The mobile side is even more interesting. What’s required on the mobile side is to create an ordinate ecosystem for value-added services to the operator. So it’s not really happened, because companies tend to prefer to work with the operator, and once you start working with the operator it’s very difficult to break that relationship.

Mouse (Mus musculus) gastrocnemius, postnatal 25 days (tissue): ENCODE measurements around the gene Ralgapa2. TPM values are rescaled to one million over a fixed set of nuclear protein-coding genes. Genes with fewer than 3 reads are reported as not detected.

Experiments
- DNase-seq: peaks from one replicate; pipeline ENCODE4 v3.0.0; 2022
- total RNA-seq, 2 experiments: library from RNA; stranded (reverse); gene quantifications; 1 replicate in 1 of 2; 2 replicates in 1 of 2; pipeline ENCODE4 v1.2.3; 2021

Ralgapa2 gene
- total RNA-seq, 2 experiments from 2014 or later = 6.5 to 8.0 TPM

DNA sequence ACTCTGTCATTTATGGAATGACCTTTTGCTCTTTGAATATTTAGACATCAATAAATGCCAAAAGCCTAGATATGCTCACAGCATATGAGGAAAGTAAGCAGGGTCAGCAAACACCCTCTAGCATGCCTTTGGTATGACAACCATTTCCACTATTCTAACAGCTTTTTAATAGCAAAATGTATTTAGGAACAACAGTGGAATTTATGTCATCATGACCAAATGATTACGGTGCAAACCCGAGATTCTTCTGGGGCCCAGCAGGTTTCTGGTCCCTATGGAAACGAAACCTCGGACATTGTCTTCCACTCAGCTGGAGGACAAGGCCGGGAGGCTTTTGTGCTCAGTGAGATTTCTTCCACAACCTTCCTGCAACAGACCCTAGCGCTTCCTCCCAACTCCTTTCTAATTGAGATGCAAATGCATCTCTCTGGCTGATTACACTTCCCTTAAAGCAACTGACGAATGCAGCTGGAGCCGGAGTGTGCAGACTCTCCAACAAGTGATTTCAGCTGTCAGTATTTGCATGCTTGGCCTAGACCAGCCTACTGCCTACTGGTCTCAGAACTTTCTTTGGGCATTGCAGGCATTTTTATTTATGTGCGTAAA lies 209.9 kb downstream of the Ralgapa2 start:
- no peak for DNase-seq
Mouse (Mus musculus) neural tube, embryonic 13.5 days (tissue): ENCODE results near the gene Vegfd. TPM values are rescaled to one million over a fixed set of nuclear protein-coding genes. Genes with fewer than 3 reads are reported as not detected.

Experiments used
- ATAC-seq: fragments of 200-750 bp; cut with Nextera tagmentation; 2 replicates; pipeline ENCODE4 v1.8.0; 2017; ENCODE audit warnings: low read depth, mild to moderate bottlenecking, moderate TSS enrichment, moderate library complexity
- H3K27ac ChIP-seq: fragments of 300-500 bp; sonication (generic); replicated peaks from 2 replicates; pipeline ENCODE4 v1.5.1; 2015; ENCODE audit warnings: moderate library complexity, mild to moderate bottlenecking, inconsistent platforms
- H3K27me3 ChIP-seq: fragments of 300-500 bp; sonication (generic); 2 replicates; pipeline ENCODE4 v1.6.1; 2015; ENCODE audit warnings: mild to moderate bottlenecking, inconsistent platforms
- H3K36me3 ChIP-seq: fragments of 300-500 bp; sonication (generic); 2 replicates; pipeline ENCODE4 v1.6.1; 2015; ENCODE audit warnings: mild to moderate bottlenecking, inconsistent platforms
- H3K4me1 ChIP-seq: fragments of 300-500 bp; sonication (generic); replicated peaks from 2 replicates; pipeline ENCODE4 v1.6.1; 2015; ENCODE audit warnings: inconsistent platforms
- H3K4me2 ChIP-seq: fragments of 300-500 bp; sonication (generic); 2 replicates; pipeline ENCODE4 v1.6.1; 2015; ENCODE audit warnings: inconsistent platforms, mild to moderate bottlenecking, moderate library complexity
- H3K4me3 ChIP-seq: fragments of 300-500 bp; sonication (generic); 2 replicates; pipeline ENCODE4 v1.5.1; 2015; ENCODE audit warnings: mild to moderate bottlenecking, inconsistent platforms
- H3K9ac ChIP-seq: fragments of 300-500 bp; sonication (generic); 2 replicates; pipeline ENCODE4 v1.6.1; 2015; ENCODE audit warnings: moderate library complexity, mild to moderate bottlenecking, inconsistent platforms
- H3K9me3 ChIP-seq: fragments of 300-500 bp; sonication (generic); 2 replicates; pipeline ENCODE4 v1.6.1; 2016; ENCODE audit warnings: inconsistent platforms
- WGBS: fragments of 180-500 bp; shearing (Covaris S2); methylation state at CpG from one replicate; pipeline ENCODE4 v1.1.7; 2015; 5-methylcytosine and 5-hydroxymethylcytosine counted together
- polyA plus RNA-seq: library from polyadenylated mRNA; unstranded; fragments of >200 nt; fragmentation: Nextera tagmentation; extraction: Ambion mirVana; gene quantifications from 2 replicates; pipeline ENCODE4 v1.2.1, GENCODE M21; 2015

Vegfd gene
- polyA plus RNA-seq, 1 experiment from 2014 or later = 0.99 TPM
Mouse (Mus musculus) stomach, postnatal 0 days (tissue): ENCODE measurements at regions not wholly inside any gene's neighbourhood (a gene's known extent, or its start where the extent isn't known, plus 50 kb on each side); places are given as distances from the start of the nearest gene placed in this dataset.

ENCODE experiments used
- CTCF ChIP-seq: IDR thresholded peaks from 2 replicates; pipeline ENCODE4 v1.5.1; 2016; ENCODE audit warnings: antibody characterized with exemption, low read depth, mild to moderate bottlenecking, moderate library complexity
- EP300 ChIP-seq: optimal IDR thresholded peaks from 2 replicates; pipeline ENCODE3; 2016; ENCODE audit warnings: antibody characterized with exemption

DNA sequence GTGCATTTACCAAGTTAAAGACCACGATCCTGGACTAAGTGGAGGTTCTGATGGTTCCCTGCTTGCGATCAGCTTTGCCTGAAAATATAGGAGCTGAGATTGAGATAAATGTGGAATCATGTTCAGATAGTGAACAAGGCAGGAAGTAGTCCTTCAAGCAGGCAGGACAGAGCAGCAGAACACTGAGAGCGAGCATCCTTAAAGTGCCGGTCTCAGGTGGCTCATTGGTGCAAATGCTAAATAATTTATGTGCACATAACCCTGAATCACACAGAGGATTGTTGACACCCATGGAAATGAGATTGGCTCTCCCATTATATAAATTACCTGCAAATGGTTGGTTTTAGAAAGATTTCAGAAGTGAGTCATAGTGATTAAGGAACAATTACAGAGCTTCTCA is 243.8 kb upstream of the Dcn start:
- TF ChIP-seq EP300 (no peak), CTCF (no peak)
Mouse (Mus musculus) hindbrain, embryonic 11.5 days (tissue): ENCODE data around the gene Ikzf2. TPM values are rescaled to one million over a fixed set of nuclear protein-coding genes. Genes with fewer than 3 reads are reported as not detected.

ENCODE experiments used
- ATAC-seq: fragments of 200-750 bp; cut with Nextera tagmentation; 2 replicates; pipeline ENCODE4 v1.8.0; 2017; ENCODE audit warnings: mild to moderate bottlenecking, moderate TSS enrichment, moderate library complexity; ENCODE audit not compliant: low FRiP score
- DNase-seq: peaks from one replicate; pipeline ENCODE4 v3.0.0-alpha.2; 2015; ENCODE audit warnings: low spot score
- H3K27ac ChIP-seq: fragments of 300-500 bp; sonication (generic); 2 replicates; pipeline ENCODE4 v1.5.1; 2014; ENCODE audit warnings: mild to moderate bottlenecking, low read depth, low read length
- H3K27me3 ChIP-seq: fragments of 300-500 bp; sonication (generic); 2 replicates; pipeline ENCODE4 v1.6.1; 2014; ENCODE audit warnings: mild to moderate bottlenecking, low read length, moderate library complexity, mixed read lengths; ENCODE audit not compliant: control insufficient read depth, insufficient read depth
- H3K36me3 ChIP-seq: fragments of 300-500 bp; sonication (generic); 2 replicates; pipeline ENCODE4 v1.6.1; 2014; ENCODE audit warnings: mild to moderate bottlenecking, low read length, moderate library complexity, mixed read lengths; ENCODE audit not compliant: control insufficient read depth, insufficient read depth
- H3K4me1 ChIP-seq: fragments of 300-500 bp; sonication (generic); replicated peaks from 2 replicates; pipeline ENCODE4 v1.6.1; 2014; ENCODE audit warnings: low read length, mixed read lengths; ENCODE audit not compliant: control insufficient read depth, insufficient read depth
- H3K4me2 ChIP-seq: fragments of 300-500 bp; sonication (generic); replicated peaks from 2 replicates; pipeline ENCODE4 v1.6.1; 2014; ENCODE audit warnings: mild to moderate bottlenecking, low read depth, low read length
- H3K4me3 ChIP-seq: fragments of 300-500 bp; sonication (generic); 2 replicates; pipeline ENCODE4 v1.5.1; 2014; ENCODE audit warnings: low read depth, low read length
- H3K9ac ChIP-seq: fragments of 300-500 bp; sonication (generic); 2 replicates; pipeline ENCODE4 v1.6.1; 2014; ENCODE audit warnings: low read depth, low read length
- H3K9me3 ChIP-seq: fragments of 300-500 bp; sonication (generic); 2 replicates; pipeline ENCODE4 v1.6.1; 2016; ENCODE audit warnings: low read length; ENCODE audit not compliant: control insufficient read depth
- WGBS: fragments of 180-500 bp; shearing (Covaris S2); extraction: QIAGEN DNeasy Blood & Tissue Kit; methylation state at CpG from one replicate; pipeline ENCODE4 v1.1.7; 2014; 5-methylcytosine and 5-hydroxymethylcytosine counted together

Two things have happened. The entity DoCoMo showed the potential for an open marketplace where they had tens of thousands of applications which got created, and that drove users. They went from zero to 30 million in about three years, in 1999 to 2002. Apple has shown what’s possible in the U.S. with a model which is basically independent – the App Store model – which is independent of the mobile operator. That is the opportunity which exists today to create what I call a digital-services operator, where there are four elements one needs to put together in the mobile space: alternate payments of collecting money independent of the operator, which Apple is doing in the U.S. through credit cards built up largely first through the iTunes music they sell. The second is having a large reach, so you can reach tens of millions of people cost-effectively so you can make them aware of the services. The third is an open publishing platform and marketplace, so third-party providers, content providers, service providers can comment. And finally, an initial set of compelling services, which get people to want to go create the account.